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Split Turned Sanding Block
By Curtis Turner
Round Rock, TX

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Recently, the need arose for a curved sanding block. I considered using a dowel and wrapping it with sandpaper. In my experience, that method works but soon the sandpaper begins to wrinkle up and slip, resulting in frustration and wasted sandpaper. It occurred to me that perhaps using a technique known as split turning to make a custom sanding block might be the best option.
My primary goal with this article is to inspire you to try split turning in some form, not necessarily making a sanding block.

What is Split Turning?

This type of turning is most commonly associated with furniture from the 16th and 17th centuries. Often the designs called for small wood columns to frame a grandfather clock or trim out the interior of a roll top desk. The columns were typically installed flat against a frame or edges of a cubby on a desk. At first glance, this looks like quite a puzzle as to how the maker was able to produce perfect half round columns. The secret to split turning is simply gluing a piece of heavy paper between two blocks of wood prior to turning.

The Process

I first began by squaring the stock with a No. 3 Stanley Smoothing Plane.
I planed one side flat then used the tablesaw to true up the remaining sides. Then I marked the center on each end of the blank. A line was drawn to connect the center points. I then cut the blank in half on the tablesaw.
I used a small piece of brown paper cut from a grocery bag to glue the two halves together.
I let that dry overnight. I then re-marked for center and punched a center point with an Automatic Center Punch .
I recommend using fresh Titebond Glue and evenly spreading the glue over both halves of the blank. There must be enough glue in the joint to saturate the paper to make a good bond. The paper provides enough holding power to allow the piece to be turned, yet weak enough to permit a clean slit along the glue line.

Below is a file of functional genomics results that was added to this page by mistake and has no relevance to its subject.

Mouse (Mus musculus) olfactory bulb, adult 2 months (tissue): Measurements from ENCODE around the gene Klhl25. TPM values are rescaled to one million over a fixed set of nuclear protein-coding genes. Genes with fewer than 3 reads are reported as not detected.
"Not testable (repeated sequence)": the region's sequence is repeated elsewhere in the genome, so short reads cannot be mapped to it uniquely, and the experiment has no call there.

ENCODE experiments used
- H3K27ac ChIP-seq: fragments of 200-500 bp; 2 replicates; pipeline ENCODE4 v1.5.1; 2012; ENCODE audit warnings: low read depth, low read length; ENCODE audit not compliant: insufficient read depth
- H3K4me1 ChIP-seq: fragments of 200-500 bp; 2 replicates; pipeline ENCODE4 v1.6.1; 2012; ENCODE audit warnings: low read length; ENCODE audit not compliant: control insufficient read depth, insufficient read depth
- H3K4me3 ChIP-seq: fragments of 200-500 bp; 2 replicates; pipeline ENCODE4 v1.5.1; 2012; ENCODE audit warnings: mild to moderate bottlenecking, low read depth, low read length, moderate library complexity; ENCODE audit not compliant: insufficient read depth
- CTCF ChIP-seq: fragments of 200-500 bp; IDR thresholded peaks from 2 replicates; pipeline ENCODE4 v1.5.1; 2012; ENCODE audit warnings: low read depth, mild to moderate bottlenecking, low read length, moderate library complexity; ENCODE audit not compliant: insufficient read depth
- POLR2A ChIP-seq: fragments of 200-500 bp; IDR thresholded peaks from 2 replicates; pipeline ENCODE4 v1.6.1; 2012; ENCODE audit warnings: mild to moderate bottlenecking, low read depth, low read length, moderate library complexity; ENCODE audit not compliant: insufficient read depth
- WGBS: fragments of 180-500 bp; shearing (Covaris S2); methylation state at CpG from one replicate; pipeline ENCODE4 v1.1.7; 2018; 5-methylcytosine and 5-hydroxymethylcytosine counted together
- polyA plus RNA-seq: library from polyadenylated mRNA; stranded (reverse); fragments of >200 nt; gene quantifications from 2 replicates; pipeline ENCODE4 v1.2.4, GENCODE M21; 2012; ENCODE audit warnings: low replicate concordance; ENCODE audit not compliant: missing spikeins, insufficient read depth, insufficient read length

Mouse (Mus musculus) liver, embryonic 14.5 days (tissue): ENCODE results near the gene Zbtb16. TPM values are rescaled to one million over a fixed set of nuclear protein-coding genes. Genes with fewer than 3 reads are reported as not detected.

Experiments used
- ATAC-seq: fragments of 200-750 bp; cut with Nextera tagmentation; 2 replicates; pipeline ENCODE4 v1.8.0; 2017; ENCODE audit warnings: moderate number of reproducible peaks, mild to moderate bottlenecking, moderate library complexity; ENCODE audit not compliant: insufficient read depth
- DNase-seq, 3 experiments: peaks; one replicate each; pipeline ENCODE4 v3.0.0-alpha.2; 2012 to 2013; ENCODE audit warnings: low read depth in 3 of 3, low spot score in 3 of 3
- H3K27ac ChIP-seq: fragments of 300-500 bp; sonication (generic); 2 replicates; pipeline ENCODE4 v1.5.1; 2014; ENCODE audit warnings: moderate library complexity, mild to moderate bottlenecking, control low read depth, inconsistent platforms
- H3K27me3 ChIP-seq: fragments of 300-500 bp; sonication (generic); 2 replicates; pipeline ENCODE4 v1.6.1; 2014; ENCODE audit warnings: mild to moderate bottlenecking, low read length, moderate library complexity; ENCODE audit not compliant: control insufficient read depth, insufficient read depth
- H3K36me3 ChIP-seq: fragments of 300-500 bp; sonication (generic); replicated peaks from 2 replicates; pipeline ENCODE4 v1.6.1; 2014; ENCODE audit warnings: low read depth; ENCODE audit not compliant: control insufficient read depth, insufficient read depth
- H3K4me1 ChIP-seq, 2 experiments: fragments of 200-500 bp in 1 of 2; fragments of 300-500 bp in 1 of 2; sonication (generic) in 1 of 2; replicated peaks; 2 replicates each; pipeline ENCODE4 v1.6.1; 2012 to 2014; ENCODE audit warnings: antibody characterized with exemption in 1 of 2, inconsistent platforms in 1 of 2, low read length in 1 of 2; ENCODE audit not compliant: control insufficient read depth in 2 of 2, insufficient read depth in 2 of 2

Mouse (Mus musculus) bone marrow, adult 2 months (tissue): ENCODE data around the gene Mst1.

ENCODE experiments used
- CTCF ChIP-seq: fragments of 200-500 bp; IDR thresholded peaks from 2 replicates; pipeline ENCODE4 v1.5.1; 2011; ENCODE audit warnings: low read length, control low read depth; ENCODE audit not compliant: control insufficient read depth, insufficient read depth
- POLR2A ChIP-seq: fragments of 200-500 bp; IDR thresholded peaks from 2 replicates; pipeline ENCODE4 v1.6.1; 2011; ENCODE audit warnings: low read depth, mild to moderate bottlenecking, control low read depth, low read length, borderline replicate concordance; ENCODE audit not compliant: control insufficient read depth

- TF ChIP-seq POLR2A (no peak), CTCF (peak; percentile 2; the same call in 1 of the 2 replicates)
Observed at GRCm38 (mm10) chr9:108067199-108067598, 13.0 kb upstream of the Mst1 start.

My plan was to fold the ends of the sandpaper over one half of the block and fasten the other half to hold the sandpaper in place.

I wanted to have the option of adding a screw to hold the parts in place while sanding. I drilled a pilot hole through the side of the blank while it was still flat. This is a safe and accurate method to drilling a hole on a blank that will be turned later. I countersunk the hole once it was turned round and off of the lathe.


Next, I mounted and turned the blank on the lathe.
Of course, caution should be exercised while turning because the structural integrity of the blank has been modified. I rounded over one end to give myself a narrow curve to use for sanding in tighter areas.
The other end was only chamfered. I did not bother to sand this project.


Once removed from the lathe, I held the piece with a Wood Handscrew Clamp . I applied just enough clamping pressure to hold the piece upright and prevent it from skittering across my bench during the splitting process. I placed a long, thin paring chisel along the glue line.
This split rather easily with a few light taps with a mallet.
Improving the Grip

I wanted to ensure the block held the sandpaper firmly at the edges. I decided to use a Goose Neck Scraper to create a shallow hollow down the center of the block.
This hollow will allow more pressure to be exerted at the perimeter when the blocks are squeezed together, thus holding the sandpaper securely.


I am pleased with the results. I found that a screw was not really necessary to firmly hold the sandpaper.

Simply installing the sandpaper and handholding the parts together was sufficient to hold the sandpaper in place.

A sanding block can be customized to fit a range of needs. For example, soft foam backing material could be attached to the block to better follow contours. This would be a good project to experiment with, if you have not tried spilt turning.

Good luck and be safe.

Curtis was a former President of Central Texas Woodturners , is a member of the American Association of Woodturners , and is a member of Fine Woodworkers of Austin . Curtis teaches and demonstrates nationally for Lie-Nielsen Toolworks. He also teaches for TechShop. He owns a studio where he works and teaches. Curtis lives in Central Texas with his wife and four young children. Take a look at his website at www.curtisturnerstudio.com or visit his Instagram: tx_planes .

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